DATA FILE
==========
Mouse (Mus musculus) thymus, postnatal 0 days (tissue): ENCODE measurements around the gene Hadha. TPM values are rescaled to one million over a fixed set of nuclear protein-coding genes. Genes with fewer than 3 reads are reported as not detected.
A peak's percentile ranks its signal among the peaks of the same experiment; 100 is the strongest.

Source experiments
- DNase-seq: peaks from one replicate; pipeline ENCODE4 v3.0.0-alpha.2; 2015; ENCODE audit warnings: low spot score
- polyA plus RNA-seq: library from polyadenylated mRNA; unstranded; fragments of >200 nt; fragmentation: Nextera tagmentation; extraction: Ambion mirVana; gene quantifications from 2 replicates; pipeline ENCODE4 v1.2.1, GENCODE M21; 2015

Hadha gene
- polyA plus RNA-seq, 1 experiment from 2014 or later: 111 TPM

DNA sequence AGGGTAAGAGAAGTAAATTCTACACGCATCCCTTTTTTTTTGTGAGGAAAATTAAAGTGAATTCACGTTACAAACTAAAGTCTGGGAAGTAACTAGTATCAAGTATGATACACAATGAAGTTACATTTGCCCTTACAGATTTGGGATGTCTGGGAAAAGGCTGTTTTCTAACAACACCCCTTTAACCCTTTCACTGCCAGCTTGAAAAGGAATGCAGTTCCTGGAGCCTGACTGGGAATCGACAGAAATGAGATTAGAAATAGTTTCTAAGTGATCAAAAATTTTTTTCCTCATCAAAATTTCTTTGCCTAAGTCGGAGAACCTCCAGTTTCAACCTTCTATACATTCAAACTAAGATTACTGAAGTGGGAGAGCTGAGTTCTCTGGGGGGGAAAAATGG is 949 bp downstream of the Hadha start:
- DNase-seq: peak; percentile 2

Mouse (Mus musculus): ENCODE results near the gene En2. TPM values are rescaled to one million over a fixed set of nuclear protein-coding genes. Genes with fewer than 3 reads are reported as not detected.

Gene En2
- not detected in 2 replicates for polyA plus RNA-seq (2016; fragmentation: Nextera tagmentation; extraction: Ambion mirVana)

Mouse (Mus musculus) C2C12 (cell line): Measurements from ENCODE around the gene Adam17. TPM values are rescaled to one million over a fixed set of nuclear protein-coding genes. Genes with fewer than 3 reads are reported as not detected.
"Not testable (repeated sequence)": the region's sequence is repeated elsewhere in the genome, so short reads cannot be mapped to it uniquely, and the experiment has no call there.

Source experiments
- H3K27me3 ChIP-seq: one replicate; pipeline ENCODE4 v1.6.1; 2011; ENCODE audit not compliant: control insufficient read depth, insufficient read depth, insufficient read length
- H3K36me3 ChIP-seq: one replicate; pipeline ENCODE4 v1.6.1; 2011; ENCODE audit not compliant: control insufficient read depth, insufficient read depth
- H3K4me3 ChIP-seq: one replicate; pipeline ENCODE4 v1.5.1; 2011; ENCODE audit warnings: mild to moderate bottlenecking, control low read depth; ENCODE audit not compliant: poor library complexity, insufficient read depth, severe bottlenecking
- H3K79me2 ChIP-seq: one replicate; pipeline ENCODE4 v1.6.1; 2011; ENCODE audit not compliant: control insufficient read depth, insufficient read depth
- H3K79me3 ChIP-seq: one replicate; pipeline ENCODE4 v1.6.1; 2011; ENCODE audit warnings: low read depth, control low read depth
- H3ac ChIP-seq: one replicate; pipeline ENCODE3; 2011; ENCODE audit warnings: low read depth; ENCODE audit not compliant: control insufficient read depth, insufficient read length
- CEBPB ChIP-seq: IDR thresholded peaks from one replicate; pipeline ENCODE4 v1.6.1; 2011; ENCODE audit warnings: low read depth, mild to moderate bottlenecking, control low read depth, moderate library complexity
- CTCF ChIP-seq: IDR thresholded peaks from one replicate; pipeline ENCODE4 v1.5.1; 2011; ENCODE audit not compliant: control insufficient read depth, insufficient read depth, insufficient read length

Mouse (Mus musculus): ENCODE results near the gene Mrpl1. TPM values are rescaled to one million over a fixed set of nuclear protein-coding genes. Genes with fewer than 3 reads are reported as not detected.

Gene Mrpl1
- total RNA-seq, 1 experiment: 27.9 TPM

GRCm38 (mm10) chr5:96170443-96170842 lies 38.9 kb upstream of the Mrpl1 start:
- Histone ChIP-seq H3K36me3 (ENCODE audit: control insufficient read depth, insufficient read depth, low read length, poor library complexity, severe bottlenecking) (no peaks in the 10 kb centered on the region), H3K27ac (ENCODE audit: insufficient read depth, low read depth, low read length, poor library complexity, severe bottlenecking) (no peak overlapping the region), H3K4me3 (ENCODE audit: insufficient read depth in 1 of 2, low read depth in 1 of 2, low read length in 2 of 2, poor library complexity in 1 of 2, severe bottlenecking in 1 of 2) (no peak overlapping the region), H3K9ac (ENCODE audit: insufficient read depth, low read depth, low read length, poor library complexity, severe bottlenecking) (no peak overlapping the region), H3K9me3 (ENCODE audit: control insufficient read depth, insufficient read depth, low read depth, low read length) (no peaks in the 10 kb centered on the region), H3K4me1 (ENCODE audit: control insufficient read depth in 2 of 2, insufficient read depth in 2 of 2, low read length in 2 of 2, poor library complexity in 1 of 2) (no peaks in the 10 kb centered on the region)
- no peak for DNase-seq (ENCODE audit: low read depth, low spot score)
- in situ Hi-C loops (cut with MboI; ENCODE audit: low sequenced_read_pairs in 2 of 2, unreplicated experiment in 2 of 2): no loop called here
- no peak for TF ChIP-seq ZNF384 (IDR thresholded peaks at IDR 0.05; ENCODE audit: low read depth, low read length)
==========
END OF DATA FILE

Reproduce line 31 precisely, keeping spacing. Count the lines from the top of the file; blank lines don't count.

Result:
- no peak for TF ChIP-seq ZNF384 (IDR thresholded peaks at IDR 0.05; ENCODE audit: low read depth, low read length)